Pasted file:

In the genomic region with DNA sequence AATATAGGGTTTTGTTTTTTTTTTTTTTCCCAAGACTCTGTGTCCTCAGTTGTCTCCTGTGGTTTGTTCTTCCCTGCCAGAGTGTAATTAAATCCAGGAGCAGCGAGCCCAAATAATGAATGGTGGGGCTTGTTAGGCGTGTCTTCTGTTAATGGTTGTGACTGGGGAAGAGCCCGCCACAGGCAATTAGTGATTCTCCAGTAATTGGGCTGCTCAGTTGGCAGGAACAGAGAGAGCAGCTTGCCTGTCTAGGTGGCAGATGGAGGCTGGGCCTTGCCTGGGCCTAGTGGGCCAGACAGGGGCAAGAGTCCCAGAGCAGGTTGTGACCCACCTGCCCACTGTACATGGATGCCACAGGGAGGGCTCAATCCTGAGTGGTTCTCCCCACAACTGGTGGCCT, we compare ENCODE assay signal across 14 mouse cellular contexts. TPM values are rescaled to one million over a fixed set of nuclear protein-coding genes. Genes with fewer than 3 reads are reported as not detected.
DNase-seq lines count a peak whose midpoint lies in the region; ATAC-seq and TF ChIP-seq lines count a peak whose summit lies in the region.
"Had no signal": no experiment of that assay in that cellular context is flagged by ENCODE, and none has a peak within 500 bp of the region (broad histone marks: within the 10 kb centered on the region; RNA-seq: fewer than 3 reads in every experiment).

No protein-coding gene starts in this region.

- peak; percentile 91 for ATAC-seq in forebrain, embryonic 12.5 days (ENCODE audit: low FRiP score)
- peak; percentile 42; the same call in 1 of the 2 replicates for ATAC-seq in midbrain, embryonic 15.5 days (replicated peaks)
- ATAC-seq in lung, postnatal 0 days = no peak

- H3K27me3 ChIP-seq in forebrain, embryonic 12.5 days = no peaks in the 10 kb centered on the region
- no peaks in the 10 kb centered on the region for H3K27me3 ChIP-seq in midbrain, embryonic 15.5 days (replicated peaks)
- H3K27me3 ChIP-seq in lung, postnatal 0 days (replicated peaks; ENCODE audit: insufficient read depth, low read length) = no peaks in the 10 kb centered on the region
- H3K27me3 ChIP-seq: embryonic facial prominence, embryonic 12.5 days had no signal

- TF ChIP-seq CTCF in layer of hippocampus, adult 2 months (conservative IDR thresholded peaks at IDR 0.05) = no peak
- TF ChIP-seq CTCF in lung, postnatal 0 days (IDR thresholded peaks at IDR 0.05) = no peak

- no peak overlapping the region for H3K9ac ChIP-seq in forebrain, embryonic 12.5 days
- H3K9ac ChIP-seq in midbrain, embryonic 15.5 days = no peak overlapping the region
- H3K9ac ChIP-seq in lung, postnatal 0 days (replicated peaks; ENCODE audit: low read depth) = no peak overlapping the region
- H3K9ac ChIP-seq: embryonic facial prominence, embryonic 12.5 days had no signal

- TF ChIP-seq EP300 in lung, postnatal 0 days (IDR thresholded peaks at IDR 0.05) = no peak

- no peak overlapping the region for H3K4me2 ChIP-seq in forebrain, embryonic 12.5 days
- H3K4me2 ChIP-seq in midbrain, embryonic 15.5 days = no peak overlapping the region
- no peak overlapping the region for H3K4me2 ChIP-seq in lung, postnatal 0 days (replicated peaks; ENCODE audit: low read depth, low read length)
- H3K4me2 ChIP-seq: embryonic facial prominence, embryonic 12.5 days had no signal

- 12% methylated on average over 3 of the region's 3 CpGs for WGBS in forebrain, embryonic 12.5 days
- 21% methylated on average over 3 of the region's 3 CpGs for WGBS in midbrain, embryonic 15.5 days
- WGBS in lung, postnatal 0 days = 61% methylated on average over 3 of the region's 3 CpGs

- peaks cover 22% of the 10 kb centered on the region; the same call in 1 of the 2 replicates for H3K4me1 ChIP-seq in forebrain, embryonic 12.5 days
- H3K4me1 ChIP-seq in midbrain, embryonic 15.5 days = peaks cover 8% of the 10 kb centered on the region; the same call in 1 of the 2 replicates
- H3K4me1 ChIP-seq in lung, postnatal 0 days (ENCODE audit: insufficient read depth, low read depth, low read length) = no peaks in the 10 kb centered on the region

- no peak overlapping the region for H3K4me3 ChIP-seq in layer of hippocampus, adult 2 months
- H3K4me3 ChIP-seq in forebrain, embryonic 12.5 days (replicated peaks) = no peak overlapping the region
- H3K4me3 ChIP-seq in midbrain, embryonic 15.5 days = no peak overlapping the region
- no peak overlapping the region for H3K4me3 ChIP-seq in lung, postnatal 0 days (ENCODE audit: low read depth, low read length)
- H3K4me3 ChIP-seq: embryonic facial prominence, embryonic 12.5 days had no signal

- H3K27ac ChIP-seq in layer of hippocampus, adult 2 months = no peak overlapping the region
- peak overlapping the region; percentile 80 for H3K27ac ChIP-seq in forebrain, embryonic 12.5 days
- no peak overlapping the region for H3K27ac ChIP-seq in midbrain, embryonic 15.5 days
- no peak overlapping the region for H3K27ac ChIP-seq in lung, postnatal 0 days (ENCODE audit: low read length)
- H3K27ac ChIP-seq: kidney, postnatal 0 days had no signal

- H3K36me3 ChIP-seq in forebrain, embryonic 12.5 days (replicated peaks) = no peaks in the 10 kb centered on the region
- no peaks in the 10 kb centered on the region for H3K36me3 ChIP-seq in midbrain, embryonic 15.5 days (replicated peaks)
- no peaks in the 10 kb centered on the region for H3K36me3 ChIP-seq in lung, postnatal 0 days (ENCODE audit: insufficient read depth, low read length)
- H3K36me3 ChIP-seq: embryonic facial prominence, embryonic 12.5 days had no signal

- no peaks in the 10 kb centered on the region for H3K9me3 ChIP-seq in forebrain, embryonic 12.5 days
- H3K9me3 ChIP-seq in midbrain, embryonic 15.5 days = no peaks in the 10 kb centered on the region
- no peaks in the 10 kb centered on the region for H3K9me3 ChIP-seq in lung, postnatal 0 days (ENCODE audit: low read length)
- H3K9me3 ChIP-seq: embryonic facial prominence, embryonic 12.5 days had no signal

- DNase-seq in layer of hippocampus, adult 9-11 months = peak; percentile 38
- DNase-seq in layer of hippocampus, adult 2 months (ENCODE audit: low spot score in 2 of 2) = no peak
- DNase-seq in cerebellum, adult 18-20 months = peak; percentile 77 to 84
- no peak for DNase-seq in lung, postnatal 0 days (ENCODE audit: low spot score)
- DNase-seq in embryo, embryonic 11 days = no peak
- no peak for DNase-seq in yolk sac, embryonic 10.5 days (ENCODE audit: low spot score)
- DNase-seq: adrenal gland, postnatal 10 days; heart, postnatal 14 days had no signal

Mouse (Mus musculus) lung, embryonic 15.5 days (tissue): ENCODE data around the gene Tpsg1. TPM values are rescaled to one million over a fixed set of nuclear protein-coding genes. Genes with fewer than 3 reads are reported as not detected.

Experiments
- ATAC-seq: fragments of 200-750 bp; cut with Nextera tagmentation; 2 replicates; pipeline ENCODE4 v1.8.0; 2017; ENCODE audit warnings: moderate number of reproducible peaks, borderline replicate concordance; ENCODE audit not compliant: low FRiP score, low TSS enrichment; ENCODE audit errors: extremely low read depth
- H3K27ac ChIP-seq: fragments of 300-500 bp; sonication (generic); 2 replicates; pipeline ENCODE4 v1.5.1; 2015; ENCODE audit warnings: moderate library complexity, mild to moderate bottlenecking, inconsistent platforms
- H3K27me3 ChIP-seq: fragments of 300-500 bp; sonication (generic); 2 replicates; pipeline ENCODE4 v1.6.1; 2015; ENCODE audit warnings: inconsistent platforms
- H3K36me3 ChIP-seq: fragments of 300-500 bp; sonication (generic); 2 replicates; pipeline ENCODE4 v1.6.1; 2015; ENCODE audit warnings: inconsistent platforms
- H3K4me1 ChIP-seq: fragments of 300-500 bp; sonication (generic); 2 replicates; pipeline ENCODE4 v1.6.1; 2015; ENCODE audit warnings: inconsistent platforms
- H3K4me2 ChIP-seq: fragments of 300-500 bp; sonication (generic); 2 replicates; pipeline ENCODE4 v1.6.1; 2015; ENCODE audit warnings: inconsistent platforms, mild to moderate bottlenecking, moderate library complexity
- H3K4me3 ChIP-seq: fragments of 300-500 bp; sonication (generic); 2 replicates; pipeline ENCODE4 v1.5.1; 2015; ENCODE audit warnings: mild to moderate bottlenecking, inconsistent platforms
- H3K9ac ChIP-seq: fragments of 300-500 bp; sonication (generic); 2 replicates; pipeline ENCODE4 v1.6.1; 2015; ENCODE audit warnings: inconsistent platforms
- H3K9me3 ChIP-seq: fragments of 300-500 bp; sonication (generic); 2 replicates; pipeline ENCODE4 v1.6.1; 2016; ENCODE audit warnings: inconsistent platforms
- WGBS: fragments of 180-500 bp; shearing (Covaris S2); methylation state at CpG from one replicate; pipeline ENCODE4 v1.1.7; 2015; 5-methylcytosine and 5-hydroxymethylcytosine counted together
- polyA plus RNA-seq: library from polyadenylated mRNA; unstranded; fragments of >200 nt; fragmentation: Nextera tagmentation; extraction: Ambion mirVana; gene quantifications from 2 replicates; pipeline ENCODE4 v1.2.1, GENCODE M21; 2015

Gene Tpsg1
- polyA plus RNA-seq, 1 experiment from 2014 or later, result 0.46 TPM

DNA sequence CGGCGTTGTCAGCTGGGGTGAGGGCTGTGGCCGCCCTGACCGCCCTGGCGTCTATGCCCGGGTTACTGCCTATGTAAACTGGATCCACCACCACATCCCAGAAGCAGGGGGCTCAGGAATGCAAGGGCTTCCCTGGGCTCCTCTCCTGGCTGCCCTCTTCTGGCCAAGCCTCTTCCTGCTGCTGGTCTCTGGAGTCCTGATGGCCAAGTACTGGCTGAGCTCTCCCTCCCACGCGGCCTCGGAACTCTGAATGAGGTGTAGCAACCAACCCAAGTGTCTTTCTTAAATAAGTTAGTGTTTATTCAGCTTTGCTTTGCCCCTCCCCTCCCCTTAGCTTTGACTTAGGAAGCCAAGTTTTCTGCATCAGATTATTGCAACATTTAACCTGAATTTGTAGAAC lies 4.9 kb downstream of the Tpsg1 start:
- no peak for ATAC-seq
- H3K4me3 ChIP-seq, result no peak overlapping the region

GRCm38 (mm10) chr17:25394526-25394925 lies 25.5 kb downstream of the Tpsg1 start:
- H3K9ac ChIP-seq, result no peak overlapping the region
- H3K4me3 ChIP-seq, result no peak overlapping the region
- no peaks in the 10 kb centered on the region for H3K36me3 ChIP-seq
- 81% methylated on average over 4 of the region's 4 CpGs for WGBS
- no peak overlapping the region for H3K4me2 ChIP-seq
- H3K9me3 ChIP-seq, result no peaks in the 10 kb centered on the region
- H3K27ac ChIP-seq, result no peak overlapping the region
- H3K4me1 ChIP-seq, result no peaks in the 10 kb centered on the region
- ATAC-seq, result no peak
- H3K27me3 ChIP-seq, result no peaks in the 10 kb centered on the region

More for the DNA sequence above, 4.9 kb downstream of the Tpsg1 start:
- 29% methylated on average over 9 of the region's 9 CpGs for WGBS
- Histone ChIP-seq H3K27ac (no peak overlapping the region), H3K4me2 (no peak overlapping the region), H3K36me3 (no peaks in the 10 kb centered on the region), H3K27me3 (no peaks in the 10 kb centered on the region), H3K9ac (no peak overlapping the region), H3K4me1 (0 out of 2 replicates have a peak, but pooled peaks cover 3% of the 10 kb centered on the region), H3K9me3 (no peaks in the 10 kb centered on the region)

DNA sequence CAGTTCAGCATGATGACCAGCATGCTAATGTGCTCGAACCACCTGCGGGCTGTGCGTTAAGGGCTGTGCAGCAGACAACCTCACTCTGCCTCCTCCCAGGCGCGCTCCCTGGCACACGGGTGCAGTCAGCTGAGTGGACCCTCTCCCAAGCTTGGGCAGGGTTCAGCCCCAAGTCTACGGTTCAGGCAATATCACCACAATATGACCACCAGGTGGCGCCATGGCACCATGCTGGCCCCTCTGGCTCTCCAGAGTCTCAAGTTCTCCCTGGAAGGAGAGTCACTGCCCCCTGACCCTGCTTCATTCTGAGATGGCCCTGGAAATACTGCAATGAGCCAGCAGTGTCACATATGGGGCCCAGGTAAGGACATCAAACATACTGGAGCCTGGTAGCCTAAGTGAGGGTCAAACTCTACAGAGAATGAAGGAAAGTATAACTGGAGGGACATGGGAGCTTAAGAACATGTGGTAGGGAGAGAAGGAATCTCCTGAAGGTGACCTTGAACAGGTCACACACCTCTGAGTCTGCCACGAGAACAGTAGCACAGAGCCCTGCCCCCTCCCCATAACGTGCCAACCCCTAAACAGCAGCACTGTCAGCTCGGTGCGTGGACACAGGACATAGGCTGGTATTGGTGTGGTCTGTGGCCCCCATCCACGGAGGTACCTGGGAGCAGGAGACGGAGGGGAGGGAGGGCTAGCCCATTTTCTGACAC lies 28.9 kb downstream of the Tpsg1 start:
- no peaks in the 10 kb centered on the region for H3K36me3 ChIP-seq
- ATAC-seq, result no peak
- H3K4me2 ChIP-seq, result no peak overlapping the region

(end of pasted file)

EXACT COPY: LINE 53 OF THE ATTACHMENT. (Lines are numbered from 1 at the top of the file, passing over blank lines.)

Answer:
- DNase-seq: adrenal gland, postnatal 10 days; heart, postnatal 14 days had no signal